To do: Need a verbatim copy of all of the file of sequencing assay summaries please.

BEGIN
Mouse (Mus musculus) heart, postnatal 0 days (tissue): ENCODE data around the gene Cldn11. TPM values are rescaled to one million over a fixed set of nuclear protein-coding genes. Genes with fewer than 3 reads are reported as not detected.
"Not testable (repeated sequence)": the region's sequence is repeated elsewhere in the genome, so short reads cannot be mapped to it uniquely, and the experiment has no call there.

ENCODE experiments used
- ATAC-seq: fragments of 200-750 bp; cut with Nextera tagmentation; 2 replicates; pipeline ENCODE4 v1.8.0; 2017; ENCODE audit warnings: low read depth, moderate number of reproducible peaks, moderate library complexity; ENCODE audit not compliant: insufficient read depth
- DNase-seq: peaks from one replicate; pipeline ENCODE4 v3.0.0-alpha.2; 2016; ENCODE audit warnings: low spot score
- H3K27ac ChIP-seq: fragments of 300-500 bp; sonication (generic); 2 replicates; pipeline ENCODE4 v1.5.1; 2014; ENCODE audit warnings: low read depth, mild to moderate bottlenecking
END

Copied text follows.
Mouse (Mus musculus) heart, postnatal 0 days (tissue): ENCODE data around the gene Cldn11. TPM values are rescaled to one million over a fixed set of nuclear protein-coding genes. Genes with fewer than 3 reads are reported as not detected.
"Not testable (repeated sequence)": the region's sequence is repeated elsewhere in the genome, so short reads cannot be mapped to it uniquely, and the experiment has no call there.

ENCODE experiments used
- ATAC-seq: fragments of 200-750 bp; cut with Nextera tagmentation; 2 replicates; pipeline ENCODE4 v1.8.0; 2017; ENCODE audit warnings: low read depth, moderate number of reproducible peaks, moderate library complexity; ENCODE audit not compliant: insufficient read depth
- DNase-seq: peaks from one replicate; pipeline ENCODE4 v3.0.0-alpha.2; 2016; ENCODE audit warnings: low spot score
- H3K27ac ChIP-seq: fragments of 300-500 bp; sonication (generic); 2 replicates; pipeline ENCODE4 v1.5.1; 2014; ENCODE audit warnings: low read depth, mild to moderate bottlenecking